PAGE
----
Learning on the Move - Room 213

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Learning on the Move

In honour of The Literary Maven's linky, I'm reposting this entry from my old blog:
move pinLike many teachers across the country, I just spent the last two days in meetings.  After a summer of relaxation and moving to the beat of my own wishes, I was required to sit for hours in a hard plastic chair while my well-intentioned principal droned on about the same information that he had written on the text-heavy slide show he was projecting.  Every now and then we got a chance to question and discuss, but for the most part, we sat and listened. And squirmed, and doodled, and tuned out, and wished we were back on the beach.  Afterward, many of us wondered about the wisdom of having sixty people who have been off for two months sit still all day.
Ironically, many of us will do that very same thing to our students today as we pass out schedules and drone on about procedure and rules.  Like us, they will squirm, doodle and tune out as they try to get their minds and bodies ready to do it all every day of the semester.   Like us, some of them will still learn despite their wish to be somewhere else.  However, wouldn’t it be better if we could find ways to wake them up and to be active while they learn?
The human body is not designed to sit for long periods of time; yet, that is exactly what it does in school.  In  Brain Rules (2008) brain researcher John Medina states that “physical activity is cognitive candy” and that “exercise boosts brain power”.   In fact, study after study points to the same conclusion: learners need to move.  But is this research  just about kinesthetic learners?  Definitely not, for we all benefit from moving and stretching.  It gets the blood flowing, it boosts creativity, and it breaks up the monotony of sitting in those hard old seats!
I’m lucky to teach with some creative and inspiring teachers who use lots of active learning in their classes.  One physics and math teacher has a trunk full of toys and games that get students moving as they learn about the principles of physics. If you walk by his class on the right day, you might even witness students in egg throwing contests. His most popular game, though, is in his math class, where enthusiastic students play “Sig Fig Says” to learn about significant figures. Another math teacher has a chin up bar hanging from the ceiling so students can take action breaks, and a biology teacher has exercise  balls for students to sit on so as to better engage their core.  Others have taken students paint-balling to re-enact battles in WWII or the feud between the Montagues and Capulets. The students in these classes clearly have lots of opportunity to move to learn. But do you have to go to great lengths to get your students’ bodies and brains moving? Do you have to spend hours thinking up crazy lesson plans and field trips?  No, because there are some very simple ideas that you can use every day. The simplest is to just allow students to stand up and stretch half way through the class.  Or, when they do group work, tape a piece of chart paper on the wall so they have to do their work standing up.  If you’re comfortable letting them leave the room, send them for a walk ‘n talk as they discuss their ideas.  Send them in pairs or small groups for a walk around the school, or outside on the school grounds.  You can find many of these ideas in my free product, by clicking on the image to the left.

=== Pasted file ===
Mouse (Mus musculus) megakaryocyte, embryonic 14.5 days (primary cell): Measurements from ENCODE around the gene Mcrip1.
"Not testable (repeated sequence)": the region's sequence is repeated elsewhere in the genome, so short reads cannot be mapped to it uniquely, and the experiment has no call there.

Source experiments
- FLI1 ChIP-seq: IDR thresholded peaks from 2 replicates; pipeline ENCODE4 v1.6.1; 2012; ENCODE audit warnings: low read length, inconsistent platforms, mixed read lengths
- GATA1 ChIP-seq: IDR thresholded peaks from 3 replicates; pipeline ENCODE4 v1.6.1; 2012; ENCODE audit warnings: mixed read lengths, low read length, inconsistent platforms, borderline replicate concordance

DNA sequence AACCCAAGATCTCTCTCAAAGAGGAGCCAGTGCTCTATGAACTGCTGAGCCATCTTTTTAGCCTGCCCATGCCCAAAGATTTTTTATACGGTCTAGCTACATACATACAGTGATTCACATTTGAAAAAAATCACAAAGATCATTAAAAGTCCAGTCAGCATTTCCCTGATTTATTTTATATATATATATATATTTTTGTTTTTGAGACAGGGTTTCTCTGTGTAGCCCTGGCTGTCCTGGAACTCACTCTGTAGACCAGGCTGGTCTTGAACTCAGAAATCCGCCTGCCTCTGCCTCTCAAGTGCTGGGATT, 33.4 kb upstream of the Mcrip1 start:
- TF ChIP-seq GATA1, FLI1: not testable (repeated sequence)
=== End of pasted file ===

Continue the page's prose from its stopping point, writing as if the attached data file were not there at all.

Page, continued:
grammar gamesLast year, I also started developing a series of Grammar Games.  I was soooo tired of correcting the same, basic grammar errors that I thought I’d try a more kinesthetic approach.  I created cards containing parts of sentences that, when put together, form a grammatically correct sentence.  I hand out the cards and then students have to find matches to help them complete their sentences.  They have a great time running around the classroom, trying to be among the first to get a match.  It makes grammar a little more fun, and I can give them immediate feedback without having to correct a bunch and exercises. 
In a few weeks we will begin essay writing and I will use a very interactive approach to this, too, as students work together to develop ideas for an essay, and then create a “kinesthetic essay”.  They activate all of their learning styles and, hopefully, better understand how to write an essay.
So today, when I meet my new students, I do have to give them a lot of information as we start the new year, but I plan to get them out of their seats so they don’t drift off to zombie land.  And every day after that I will plan opportunities for my students to move and interact.  The last two days of staff meetings served as a great reminder of how important these things are for engagement and learning!
Have an awesome new semester with your students.  If you have any great ideas for active learning, please share them in the comments!

1 comment

  1. That grammar game seems interesting. It also seems like it wouldn't take a ton of prep time for the teacher. I wonder if a similar format would work for vocabulary - matching the definition to the word. Thanks for the idea!

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